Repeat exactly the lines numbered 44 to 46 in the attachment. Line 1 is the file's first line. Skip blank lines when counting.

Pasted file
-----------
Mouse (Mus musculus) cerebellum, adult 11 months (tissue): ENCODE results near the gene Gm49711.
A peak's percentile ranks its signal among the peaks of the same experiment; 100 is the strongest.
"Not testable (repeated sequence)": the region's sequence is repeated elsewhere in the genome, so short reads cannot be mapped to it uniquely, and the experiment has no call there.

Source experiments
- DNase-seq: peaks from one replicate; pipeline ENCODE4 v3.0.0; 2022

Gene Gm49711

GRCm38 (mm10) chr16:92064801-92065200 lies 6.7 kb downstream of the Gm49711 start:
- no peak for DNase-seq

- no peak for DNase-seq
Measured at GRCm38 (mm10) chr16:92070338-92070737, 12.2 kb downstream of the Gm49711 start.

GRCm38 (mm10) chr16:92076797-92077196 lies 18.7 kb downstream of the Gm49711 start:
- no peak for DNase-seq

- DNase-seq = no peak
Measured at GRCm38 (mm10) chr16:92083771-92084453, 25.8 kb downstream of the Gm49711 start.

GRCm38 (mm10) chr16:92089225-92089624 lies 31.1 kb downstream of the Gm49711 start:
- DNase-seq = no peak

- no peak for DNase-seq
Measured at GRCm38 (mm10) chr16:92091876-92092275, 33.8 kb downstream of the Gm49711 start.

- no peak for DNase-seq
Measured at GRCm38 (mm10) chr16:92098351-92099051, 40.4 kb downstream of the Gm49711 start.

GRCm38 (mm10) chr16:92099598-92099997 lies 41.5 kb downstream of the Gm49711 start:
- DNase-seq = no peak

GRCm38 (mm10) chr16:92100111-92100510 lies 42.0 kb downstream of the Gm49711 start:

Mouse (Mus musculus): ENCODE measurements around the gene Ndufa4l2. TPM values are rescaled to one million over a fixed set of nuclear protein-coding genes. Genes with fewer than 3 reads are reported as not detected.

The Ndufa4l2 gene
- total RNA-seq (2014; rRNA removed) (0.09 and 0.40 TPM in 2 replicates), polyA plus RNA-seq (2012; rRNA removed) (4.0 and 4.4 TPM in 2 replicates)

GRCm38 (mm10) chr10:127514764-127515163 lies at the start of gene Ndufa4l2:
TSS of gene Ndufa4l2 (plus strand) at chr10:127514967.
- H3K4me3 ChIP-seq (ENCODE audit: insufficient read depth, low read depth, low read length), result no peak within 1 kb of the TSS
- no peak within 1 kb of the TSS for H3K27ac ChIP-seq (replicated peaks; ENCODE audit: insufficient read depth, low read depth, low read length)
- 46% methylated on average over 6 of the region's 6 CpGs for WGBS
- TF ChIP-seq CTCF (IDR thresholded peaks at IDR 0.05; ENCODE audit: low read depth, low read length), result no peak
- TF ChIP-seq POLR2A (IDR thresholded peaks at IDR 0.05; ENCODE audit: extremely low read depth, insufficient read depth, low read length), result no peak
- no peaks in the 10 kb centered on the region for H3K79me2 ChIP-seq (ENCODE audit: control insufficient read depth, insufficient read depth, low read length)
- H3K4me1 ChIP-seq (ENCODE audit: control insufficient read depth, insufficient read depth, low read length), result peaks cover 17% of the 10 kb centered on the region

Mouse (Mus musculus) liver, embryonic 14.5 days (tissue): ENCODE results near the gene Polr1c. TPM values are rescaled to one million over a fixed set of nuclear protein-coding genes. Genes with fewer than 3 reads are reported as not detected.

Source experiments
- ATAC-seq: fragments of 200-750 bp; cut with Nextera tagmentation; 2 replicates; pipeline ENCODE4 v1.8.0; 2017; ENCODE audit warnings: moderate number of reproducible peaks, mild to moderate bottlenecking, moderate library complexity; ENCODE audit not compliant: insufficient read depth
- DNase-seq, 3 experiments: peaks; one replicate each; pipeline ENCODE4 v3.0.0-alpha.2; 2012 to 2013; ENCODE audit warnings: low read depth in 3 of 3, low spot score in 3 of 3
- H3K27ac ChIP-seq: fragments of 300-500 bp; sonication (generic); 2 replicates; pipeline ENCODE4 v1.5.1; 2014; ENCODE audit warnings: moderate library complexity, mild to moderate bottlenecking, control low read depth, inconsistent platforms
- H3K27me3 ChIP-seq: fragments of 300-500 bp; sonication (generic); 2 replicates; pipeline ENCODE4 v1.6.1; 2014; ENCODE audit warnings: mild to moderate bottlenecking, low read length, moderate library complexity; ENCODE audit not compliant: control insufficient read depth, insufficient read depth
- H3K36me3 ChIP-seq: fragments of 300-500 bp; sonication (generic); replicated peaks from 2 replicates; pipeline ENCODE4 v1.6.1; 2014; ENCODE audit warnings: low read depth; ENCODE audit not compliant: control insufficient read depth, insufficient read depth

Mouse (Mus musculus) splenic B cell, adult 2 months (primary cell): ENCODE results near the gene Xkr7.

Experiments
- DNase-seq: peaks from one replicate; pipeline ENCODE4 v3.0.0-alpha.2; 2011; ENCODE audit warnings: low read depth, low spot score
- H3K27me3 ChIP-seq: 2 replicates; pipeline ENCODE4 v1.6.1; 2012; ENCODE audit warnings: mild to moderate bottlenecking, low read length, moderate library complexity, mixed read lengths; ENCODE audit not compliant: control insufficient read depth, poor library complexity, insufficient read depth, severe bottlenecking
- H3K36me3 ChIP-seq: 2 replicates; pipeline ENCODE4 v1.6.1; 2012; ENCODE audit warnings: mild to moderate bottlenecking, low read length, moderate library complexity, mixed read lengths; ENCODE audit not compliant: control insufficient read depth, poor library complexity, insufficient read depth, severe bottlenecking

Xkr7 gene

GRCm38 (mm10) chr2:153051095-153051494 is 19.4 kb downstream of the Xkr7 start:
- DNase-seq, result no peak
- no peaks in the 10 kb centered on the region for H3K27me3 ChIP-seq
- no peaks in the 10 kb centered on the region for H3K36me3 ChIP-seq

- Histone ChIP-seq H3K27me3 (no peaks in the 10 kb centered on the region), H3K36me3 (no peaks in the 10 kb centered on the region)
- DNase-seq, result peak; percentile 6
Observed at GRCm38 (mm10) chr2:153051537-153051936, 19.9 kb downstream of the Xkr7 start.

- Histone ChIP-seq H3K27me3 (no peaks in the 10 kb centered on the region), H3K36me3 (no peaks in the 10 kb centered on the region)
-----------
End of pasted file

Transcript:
Experiments
- DNase-seq: peaks from one replicate; pipeline ENCODE4 v3.0.0-alpha.2; 2011; ENCODE audit warnings: low read depth, low spot score
- H3K27me3 ChIP-seq: 2 replicates; pipeline ENCODE4 v1.6.1; 2012; ENCODE audit warnings: mild to moderate bottlenecking, low read length, moderate library complexity, mixed read lengths; ENCODE audit not compliant: control insufficient read depth, poor library complexity, insufficient read depth, severe bottlenecking